The gaps and incompetence in the global supply chains are now being exposed as the COVID-19 pandemic and the subsequent economic lockdown pile the pressure on manufacturing, consumer goods, and logistics companies. The urge for improved visibility, automation and provenance through blockchain has never been so high.
As governments are trying to contain the spread of Coronavirus, industries are struggling to mitigate the impact of the global health crisis on their supply chains. According to recent studies, the COVID-19 has affected the supply chains of 94% of the Fortune 1000 companies. Even businesses considered to be supply chain and technology leaders are struggling now. Apple is unable to receive the next batch of iPhones, and Tesla has temporarily shut down its Chinese factory.
When things go wrong, they do go very badly — and the cumulative effects can cause havoc globally. Crisis such as COVID-19 gives the opportunity to think outside the box and become more robust and sustainable. Implementation of 'Blockchain' technology in supply chain management may be the solution to many of the problems being faced by global businesses.
There is a crying demand for a systematic approach to organize data in supply chains in a trusted way, and that can help create tools for assessing risk and mitigating disruptions. Initially developed to support the Bitcoin cryptocurrency, Blockchain, in essence, is a distributed ledger, in which the transaction details are shared with multiple systems instead of being stored in one central location. Greater visibility of transactions provides transparency and security. Once information is uploaded on a blockchain, it cannot be edited, assuring immutability and trust. This becomes the foundation of a trustworthy digital supply chain.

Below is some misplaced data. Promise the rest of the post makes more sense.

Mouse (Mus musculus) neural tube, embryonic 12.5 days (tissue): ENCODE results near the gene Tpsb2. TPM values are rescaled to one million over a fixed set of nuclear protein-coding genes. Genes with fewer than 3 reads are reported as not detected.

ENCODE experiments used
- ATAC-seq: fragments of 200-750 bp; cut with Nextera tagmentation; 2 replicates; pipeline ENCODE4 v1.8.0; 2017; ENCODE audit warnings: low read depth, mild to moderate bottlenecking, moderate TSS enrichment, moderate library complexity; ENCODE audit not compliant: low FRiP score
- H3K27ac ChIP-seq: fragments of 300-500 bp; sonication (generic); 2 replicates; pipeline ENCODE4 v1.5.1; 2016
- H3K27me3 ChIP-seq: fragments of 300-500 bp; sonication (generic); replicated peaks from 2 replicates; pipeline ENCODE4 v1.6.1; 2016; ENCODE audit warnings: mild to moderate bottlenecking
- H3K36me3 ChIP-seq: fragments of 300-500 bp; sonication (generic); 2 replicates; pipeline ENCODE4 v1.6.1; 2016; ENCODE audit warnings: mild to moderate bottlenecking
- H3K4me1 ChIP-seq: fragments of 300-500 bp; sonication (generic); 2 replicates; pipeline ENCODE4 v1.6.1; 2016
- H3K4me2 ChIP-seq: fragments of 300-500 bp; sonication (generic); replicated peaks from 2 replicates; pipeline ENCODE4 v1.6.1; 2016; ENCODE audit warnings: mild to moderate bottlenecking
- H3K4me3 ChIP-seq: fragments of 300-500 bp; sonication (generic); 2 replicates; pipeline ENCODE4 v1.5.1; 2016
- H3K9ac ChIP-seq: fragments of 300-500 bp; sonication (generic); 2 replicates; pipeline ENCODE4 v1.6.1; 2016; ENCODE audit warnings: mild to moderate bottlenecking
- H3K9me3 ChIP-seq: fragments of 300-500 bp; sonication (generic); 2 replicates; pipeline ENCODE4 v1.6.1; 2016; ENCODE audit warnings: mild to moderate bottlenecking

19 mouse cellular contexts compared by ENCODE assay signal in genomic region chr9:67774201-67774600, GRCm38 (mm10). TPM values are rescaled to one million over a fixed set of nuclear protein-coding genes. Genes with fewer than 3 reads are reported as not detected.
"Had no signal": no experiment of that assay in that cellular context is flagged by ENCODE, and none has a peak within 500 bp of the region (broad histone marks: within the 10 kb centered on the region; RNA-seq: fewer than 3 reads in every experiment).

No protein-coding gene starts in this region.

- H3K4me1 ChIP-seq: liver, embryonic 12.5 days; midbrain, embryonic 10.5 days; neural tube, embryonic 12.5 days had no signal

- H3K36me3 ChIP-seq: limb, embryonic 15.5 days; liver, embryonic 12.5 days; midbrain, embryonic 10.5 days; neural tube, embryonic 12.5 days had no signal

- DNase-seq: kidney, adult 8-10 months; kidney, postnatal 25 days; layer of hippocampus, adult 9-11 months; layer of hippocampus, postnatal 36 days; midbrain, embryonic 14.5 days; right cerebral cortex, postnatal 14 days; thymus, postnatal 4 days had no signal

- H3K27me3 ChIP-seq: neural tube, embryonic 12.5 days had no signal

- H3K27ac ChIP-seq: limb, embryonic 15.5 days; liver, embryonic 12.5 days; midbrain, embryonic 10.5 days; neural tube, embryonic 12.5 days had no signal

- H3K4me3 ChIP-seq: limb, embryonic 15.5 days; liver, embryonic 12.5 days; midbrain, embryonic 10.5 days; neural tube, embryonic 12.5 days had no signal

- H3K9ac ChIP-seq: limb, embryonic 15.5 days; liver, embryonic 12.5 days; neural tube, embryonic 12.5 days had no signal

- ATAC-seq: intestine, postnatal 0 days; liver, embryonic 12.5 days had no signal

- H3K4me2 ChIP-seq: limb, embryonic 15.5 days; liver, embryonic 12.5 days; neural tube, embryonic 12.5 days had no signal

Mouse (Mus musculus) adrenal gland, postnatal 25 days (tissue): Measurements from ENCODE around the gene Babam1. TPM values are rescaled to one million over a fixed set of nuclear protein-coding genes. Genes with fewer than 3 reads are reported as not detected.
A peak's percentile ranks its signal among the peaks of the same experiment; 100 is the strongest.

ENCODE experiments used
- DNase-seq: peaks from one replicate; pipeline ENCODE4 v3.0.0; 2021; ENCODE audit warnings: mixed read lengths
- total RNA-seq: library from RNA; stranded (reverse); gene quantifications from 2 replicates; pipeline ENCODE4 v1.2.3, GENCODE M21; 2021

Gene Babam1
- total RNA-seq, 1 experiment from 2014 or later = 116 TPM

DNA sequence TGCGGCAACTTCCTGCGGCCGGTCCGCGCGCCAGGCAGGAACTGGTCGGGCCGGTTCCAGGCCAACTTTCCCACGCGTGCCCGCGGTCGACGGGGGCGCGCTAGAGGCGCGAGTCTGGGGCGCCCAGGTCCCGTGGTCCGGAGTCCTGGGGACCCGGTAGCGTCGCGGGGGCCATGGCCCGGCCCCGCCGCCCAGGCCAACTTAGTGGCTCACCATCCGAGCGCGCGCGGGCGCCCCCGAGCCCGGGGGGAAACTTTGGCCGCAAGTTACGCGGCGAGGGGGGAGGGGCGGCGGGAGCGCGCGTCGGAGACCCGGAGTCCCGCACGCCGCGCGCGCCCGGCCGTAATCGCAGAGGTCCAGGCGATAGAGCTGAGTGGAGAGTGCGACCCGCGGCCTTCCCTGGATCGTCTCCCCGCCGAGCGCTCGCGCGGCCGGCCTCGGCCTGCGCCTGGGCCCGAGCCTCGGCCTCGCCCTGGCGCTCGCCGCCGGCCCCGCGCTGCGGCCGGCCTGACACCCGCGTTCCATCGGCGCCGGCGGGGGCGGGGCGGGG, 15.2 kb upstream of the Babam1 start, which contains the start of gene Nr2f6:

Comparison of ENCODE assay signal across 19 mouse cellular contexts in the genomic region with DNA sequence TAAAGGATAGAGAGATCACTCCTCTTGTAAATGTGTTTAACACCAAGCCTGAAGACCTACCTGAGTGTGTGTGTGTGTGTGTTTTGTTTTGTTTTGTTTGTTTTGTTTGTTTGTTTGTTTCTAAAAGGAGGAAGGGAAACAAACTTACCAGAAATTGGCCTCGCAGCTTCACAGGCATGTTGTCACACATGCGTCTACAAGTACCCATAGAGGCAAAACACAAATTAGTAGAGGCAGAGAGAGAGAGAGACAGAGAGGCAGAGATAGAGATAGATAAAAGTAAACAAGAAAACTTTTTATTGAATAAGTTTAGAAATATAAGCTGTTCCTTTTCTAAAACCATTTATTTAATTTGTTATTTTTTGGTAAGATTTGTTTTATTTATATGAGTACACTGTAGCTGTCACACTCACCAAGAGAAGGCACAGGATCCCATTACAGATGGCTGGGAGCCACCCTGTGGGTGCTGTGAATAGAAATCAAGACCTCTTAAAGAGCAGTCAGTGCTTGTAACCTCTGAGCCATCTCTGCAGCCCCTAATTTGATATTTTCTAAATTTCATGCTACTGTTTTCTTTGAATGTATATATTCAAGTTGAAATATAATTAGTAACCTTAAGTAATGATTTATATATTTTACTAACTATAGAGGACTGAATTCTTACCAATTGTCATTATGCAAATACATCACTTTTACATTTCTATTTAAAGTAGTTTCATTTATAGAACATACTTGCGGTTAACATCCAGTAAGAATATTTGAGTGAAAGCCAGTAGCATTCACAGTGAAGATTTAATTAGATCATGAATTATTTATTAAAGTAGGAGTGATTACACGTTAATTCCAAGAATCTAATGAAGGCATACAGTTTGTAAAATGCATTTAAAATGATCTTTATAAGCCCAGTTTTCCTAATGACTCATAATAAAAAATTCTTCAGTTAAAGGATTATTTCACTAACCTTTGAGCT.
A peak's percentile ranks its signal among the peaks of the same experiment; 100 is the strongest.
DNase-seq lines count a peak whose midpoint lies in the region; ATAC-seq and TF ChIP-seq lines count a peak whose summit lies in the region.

Blockchain-based supply chains bring all the shareholders to the same network, simplifying the complex system and providing visibility in each step of the process. Companies can see all layers of suppliers and subcontractors, their locations, production capacity etc. This, in turn allows them efficiently mitigate their risks, simulate scenarios, and take preventive measures. This also helps businesses fast-track their responses in the rapidly-changing market situations.
A primary challenge of global trade is its incapability to function in the absence of physical interactions, which arises from the lack of complete digitization of several documents and processes across supply chains. The human layer of interactions gives the trust required for these documents and processes. Individuals, organizations, countries and the whole world should adopt measures to augment their existing digital capabilities for supply chains with trust — trust that is not a function of relationships, physical contact or some other old means. Blockchain is the best-suited technology to help businesses leapfrog to trusted digital supply chains.
An original equipment manufacturer (OEM) product can have components or services from multiple of vendors or suppliers, and an effective failure monitoring system must look deep into the supply chain. Each layer must be closely scrutinized and processes put in place to ensure accuracy of reports. Most of the OEMs rely on a core group of suppliers to ensure the integrity of their products. Such suppliers are often listed on an approved vendor list. This list is constantly evaluated, with new players added and older ones removed as necessary.
Environmental and other compliance requirements have expanded in recent years and across multiple geographies. Failure to comply with these regulations or the U.S.-driven regulations on 'conflict minerals' can result in product recalls.
All divisions of the supply chain must work tightly collectively to avoid product recalls, but harmonizing the relationship is the main task of an OEM.
Some product recalls take place because of damage suffered post-production rather than as a result of defects in parts or problems on the manufacturing floor.